DTES Local Area Plan pleases, and enrages, everyone

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Around the world we have evolved beyond buying houses as places to live. The largest purchasers of real estate in the United States as of late are institutions. Banks and funds purchased with cash over 50 per cent of home sales in the US at some points last year, “Institutional investor activity” as we say in market parlance. Banks turning debt into equity, equity into money, money into interest, interest into profit, profit into investments, like buying up debt or more houses. The financialization of our economy, much like the financialization of “the house” (including condo properties) has created a growing cleavage between reality and policy when it comes to economic wellbeing, jobs, housing and community planning.

This brings me to my second point, that local residents cannot afford to buy new market housing even here in the DTES, and I’m not just talking about low-income residents either. I’m talking about many of my university educated twenty and thirty-something friends and I, as Vancouver’s median income levels continue to be one of the lowest among major Canadian cities as the cost of living continues to rise

 So while Geller poses the question:

 Do you think there should be neighbourhoods in Vancouver where new ownership housing is not permitted?

 I pose the question:

 Do you think there should be neighbourhoods in Vancouver where housing for low-income and middle-income should be protected?

 It’s the same question posed two different ways.

 One other question I’ll pose:

 Do you believe there can be such a thing as a healthy lower-income neighbourhood? What would that look like?

Because that’s the question this plan really tries to answer.  

If you think my stance seems combative to Geller’s bear in mind that at our final LAP Committee meeting some in the room were visibly upset that the city hadn’t mandated 100 per cent social housing at shelter rate everywhere. Others less militant wondered if 60/40 was simply too much of a concession (to social mix) as the ratio of social housing to market housing currently is more like 80/20 in some parts of the DTES. If the new Atira building going up in place of United We Can’s current location is the benchmark then some have raised concerns that $1600 a month is what some people will be paying to rent in this area under this new inclusionary zoning. That’s more than many people’s monthly mortgage payments.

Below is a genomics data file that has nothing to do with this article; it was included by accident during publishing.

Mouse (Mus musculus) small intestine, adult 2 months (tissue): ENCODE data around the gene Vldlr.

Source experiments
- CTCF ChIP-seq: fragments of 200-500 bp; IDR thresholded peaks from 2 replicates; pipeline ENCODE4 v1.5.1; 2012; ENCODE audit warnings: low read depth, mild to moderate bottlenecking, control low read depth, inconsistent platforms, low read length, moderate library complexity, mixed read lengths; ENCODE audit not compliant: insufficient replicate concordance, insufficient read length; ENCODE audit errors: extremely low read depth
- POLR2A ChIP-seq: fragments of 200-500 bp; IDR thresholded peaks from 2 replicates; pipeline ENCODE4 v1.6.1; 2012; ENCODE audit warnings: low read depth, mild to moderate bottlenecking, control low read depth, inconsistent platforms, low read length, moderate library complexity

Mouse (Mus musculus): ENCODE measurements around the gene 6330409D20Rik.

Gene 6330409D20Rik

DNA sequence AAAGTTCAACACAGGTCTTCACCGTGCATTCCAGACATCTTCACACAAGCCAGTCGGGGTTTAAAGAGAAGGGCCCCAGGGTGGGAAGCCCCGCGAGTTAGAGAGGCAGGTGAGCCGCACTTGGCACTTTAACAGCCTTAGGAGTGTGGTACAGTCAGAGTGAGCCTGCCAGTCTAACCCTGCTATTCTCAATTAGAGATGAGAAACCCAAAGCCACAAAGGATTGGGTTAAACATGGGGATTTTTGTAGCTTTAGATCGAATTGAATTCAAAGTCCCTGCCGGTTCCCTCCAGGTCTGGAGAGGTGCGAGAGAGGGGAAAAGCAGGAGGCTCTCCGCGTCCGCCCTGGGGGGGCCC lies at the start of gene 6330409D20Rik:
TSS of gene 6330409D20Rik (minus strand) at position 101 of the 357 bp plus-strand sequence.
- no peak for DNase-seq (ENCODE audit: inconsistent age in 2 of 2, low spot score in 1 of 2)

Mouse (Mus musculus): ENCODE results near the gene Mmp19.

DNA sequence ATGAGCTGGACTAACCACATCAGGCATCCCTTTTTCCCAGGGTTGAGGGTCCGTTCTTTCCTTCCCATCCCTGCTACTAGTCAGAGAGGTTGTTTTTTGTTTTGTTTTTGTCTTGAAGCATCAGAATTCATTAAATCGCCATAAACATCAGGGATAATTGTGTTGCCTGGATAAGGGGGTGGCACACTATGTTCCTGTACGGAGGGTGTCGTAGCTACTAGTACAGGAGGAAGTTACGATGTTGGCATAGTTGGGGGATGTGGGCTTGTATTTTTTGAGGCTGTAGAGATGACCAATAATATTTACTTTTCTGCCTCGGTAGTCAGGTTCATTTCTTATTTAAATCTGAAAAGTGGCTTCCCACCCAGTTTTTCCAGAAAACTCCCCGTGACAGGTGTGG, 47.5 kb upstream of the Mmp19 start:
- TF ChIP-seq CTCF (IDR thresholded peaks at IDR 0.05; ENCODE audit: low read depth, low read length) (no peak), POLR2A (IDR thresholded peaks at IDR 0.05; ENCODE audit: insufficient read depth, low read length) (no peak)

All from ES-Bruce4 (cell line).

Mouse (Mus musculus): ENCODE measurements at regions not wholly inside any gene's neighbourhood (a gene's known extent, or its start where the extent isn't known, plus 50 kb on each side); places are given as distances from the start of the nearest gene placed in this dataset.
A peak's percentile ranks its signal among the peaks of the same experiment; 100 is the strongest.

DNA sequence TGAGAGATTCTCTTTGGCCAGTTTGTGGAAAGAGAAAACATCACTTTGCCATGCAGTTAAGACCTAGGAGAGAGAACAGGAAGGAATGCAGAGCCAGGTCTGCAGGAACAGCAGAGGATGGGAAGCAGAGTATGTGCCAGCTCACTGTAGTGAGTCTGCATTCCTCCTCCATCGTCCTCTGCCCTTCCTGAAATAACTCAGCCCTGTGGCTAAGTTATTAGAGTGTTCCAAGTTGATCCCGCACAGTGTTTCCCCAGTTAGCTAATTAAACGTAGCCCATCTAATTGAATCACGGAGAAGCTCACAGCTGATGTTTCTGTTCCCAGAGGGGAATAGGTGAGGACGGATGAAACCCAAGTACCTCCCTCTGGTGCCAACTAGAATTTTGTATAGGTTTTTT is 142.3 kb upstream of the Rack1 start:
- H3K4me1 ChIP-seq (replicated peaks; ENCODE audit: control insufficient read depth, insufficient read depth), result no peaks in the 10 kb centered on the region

So the 60/40 policy is seen by some members of the community as the very social mix and gentrification that Geller is concerned we will prohibit by barring market ownership, while Geller and many others see it as ghetto-making. Some wondered if 60/40 can feasibly be built at all?

We’ve been assured by the City via reference to a Coriolis report that the numbers can be made to work. As a committee we've never once been shown the report though. It finally became available nestled within a staff update from a couple weeks ago. Some of the things in this report that inform how building under this zoning might be feasible include wood frame buildings and relaxing parking requirements. The land staying at it's current value or less being another. 

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